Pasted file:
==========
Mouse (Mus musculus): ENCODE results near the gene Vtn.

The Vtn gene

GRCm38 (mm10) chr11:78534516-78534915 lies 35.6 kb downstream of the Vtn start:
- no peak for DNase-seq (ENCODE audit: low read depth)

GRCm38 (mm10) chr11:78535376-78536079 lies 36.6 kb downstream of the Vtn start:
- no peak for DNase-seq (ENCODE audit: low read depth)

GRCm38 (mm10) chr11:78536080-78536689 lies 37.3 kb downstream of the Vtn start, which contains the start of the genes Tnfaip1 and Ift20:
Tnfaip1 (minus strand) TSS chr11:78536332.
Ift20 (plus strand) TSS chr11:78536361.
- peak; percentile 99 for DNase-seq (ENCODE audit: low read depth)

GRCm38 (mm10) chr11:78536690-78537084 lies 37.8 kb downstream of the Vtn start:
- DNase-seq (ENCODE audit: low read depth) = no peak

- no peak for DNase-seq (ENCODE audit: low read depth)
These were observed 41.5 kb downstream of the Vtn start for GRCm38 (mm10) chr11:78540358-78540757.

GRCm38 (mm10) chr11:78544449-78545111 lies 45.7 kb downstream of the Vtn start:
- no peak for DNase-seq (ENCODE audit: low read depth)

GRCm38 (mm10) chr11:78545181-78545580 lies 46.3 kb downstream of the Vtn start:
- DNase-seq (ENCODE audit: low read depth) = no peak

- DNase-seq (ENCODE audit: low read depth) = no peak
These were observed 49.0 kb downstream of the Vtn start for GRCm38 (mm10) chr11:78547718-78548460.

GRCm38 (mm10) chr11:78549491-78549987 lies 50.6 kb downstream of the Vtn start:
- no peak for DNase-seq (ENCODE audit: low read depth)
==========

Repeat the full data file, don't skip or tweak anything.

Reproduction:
Mouse (Mus musculus): ENCODE results near the gene Vtn.

The Vtn gene

GRCm38 (mm10) chr11:78534516-78534915 lies 35.6 kb downstream of the Vtn start:
- no peak for DNase-seq (ENCODE audit: low read depth)

GRCm38 (mm10) chr11:78535376-78536079 lies 36.6 kb downstream of the Vtn start:
- no peak for DNase-seq (ENCODE audit: low read depth)

GRCm38 (mm10) chr11:78536080-78536689 lies 37.3 kb downstream of the Vtn start, which contains the start of the genes Tnfaip1 and Ift20:
Tnfaip1 (minus strand) TSS chr11:78536332.
Ift20 (plus strand) TSS chr11:78536361.
- peak; percentile 99 for DNase-seq (ENCODE audit: low read depth)

GRCm38 (mm10) chr11:78536690-78537084 lies 37.8 kb downstream of the Vtn start:
- DNase-seq (ENCODE audit: low read depth) = no peak

- no peak for DNase-seq (ENCODE audit: low read depth)
These were observed 41.5 kb downstream of the Vtn start for GRCm38 (mm10) chr11:78540358-78540757.

GRCm38 (mm10) chr11:78544449-78545111 lies 45.7 kb downstream of the Vtn start:
- no peak for DNase-seq (ENCODE audit: low read depth)

GRCm38 (mm10) chr11:78545181-78545580 lies 46.3 kb downstream of the Vtn start:
- DNase-seq (ENCODE audit: low read depth) = no peak

- DNase-seq (ENCODE audit: low read depth) = no peak
These were observed 49.0 kb downstream of the Vtn start for GRCm38 (mm10) chr11:78547718-78548460.

GRCm38 (mm10) chr11:78549491-78549987 lies 50.6 kb downstream of the Vtn start:
- no peak for DNase-seq (ENCODE audit: low read depth)